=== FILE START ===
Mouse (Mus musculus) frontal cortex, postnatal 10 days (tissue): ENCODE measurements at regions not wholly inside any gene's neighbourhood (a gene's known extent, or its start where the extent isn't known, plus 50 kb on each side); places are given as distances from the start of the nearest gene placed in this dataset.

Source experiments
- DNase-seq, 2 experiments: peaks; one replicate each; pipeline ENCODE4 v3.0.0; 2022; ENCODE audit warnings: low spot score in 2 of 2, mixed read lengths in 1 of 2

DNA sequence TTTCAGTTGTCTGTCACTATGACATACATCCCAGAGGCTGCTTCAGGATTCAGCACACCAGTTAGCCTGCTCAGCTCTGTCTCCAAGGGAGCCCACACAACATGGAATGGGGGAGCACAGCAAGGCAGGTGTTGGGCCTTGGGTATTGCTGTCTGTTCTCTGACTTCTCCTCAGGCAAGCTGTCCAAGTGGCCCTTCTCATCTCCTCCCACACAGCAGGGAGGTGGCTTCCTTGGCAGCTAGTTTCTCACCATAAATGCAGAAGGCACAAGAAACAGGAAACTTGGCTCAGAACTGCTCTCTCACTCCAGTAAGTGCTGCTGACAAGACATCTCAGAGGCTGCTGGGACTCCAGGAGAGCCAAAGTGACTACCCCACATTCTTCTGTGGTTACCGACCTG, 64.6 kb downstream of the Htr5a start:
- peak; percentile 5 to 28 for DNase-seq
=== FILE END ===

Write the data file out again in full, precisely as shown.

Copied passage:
Mouse (Mus musculus) frontal cortex, postnatal 10 days (tissue): ENCODE measurements at regions not wholly inside any gene's neighbourhood (a gene's known extent, or its start where the extent isn't known, plus 50 kb on each side); places are given as distances from the start of the nearest gene placed in this dataset.

Source experiments
- DNase-seq, 2 experiments: peaks; one replicate each; pipeline ENCODE4 v3.0.0; 2022; ENCODE audit warnings: low spot score in 2 of 2, mixed read lengths in 1 of 2

DNA sequence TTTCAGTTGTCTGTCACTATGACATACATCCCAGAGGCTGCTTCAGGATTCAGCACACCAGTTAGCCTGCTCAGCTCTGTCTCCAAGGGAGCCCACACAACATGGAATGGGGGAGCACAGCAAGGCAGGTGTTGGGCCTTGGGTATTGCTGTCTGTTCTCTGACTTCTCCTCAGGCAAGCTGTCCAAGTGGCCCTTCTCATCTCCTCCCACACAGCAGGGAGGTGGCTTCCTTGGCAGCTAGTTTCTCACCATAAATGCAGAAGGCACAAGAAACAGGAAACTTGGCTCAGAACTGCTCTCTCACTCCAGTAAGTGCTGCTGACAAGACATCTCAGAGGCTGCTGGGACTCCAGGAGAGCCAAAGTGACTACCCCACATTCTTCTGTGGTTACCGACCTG, 64.6 kb downstream of the Htr5a start:
- peak; percentile 5 to 28 for DNase-seq